Extended History of the Gresley
“If these walls could talk…”
If you love old houses, you’ve probably had occasion to whisper this well-known phrase. If the walls of the Gresley Residence could talk, they’d have fascinating conversations to convey about life in this thirty-nine unit apartment building that has been sitting firmly in place for over a century. To appreciate the history of this Victorian era gem, it is helpful to take a look back through time and envision life in Manchester, NH in the early years of the 20th century. Immigrants were flowing into a city filled with employment opportunities, construction was booming, and merchants were expanding to meet the demands of a growing population. In short, the city was thriving, and had been for over six decades.
The city of Manchester was designed and built by the owners of Amoskeag Manufacturing Company, a cotton-textile firm which, formed in 1839, was the most dramatic example of the Industrial Revolution in New Hampshire. Plentiful supply of cotton and demands of a rapidly growing country rapidly vaulted the city’s production of textiles to rival Manchester, England. Industrialists’ vision that the area would become the “Manchester of America” came true by the mid-19th century when Manchester, NH became the largest cotton mill in the world. When cotton supply dwindled during the Civil War, Amoskeag Manufacturing Company turned to production of muskets, and then to trains and fire engines. Immigrants arrived to work in the mills, the city grew, and neighborhoods expanded. As the 19th century gave way to the 20th, a plot of land along Chestnut Street north of downtown Manchester changed hands a few times. In November of 1903, Jennie Willey sold the land to the Franklyn Park Land and Building Association, who then sold it less than a year later to Herman Maynard, who in turn sold it to French Canadian immigrant Edwin Lee Gresley on March 29, 1911. At this time, Gresley was already a successful businessman with his thriving E.L. Gresley Furniture Company located downtown at 1054 Elm Street. Gresley also owned the stately Pillar Manor Apartments on Hanover Street, built around 1904. In the spring of 1911, Gresley was ready to build another impressive apartment building at 669 Chestnut Street that would look very much like the Pillar Manors in architectural grandeur, but on an even larger scale. In May and June of 1911, water and sewer lines were laid to service his new apartment building. On July 26, 1911, Gresley drew up an indenture with his neighbor and fellow property owner, Isaac Ford, granting Ford use of water lines from Gresley’s property to Ford’s property.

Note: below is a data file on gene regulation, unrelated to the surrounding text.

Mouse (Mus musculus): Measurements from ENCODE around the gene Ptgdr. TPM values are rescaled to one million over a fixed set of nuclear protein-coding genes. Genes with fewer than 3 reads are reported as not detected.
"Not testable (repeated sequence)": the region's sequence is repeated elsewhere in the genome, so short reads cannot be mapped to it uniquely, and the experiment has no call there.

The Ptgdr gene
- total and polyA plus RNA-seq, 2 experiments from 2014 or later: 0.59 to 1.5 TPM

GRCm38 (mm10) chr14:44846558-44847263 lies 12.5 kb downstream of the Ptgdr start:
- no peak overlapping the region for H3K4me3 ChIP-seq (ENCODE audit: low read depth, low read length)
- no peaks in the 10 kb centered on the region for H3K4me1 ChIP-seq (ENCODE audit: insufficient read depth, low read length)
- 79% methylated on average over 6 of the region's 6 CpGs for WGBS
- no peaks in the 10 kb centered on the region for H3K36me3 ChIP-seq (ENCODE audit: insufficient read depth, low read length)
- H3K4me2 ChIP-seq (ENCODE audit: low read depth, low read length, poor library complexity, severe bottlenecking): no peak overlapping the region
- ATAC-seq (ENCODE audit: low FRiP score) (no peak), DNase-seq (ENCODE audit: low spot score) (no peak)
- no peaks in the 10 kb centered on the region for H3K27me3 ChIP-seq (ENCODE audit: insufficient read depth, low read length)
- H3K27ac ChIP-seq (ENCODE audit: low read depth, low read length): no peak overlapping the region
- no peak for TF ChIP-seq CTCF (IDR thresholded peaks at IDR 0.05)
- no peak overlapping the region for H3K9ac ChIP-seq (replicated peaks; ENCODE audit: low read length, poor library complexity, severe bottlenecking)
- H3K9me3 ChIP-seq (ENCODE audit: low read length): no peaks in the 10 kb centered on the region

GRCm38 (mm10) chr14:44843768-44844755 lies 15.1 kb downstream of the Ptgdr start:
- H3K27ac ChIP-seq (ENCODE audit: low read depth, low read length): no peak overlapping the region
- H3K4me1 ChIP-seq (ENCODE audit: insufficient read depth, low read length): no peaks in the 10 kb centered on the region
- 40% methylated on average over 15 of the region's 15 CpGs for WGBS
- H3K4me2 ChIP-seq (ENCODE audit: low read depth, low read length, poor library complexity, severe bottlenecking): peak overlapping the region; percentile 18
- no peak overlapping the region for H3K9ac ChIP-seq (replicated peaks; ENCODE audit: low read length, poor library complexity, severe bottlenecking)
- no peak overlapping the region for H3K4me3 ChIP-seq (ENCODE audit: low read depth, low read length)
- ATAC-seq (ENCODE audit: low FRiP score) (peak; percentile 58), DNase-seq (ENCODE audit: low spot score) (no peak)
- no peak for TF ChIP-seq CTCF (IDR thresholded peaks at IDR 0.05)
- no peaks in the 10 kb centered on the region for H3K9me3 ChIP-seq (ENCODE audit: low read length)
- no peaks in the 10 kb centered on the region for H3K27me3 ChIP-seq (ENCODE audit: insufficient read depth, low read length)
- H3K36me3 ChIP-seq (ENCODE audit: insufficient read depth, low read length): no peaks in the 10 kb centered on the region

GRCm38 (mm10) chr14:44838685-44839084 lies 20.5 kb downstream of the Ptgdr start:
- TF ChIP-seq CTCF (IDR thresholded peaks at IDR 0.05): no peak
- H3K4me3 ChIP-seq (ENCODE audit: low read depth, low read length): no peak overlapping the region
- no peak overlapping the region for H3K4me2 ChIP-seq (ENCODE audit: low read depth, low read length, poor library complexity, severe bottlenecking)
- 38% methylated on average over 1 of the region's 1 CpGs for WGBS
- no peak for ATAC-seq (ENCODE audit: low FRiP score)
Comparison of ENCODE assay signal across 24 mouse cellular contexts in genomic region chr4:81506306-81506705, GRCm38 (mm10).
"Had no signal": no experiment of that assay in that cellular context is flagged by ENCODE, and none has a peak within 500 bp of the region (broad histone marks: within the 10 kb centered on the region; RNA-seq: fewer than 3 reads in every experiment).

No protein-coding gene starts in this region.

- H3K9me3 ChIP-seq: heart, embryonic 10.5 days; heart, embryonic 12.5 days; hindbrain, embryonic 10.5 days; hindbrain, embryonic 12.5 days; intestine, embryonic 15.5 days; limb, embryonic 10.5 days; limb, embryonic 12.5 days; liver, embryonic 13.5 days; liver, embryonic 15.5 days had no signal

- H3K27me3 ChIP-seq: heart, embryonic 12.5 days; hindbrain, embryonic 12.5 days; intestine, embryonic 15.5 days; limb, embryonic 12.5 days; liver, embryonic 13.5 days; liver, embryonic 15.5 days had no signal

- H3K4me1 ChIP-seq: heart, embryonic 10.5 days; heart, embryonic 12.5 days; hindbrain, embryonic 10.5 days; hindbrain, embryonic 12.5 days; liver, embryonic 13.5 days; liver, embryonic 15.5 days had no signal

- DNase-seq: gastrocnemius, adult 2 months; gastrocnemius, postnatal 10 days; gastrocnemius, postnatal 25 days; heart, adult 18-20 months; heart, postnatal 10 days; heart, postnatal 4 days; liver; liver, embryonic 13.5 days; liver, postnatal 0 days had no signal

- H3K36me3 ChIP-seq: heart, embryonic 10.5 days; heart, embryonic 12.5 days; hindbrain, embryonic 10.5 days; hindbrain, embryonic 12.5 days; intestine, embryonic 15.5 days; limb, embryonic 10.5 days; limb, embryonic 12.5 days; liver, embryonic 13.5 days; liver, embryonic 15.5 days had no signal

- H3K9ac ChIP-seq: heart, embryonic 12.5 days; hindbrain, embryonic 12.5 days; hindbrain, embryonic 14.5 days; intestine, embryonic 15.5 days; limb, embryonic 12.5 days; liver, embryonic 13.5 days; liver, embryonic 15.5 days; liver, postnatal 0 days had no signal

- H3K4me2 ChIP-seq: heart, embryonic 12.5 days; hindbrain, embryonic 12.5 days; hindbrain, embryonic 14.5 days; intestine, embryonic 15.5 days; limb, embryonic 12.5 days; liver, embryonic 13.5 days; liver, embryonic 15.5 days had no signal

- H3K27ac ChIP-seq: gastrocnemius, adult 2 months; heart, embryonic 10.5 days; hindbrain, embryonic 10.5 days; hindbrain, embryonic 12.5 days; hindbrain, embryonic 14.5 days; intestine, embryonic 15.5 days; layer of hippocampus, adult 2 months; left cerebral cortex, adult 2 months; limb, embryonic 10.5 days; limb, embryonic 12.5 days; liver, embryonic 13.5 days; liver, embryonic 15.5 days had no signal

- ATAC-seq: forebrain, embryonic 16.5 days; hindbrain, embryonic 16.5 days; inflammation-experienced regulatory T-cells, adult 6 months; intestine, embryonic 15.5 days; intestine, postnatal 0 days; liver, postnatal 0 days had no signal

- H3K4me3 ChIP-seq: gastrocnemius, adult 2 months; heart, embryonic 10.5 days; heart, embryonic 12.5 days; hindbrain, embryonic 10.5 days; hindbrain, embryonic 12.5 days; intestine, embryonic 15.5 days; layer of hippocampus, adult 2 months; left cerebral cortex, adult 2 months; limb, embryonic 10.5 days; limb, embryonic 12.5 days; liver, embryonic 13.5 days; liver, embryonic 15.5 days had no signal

By 1912, Amoskeag Manufacturing Company was producing an astonishing 50 miles of woven cloth per hour and peak production continued through WW I, while the mills supplied material to the government. After the war, though, demand declined, the mills struggled with labor issues, and the Great Depression worsened the situation.
It appears that Gresley was an astute businessman who also had impeccable timing. In 1926, city records cited 669 Chestnut land value at $5,500 and building value at $59,500. He sold the Gresley Apartments to Nettie Putnam in 1928, shortly before the Great Depression descended on America. By 1932, 669 Chestnut land was still valued at $5,500, but the building had dropped in value to $44,500. By that time, though, Gresley and his wife, Katherine, had retired to sunny Los Angeles. They are buried in Forest Lawn Memorial Park (Glendale), not far from the final resting place of folks like Elizabeth Taylor, Walt Disney, and Clark Gable.
One can imagine that the early Depression years held challenges for Nettie Putnam, as she held on to the Gresley Residence until 1934, then sold it to Louis Vogel. In 1935 Vogel purchased several tracts of land in this neighborhood from the Amoskeag Manufacturing Company, as this once thriving company was forced to sell off assets prior to filing for bankruptcy and closing the mills on Christmas Eve, 1935. One of those tracts, referred to as Amoskeag Manufacturing’s Lot #3917 eventually became the Gresley Residence’s parking lot.
Louis Vogel’s son, Stanley Vogel, took ownership of the Gresley Residence in 1947, thus keeping the property in the Vogel family until Stanley and Lillian Vogel sold it to Eugene and Yvonne Bouchard in June of 1971.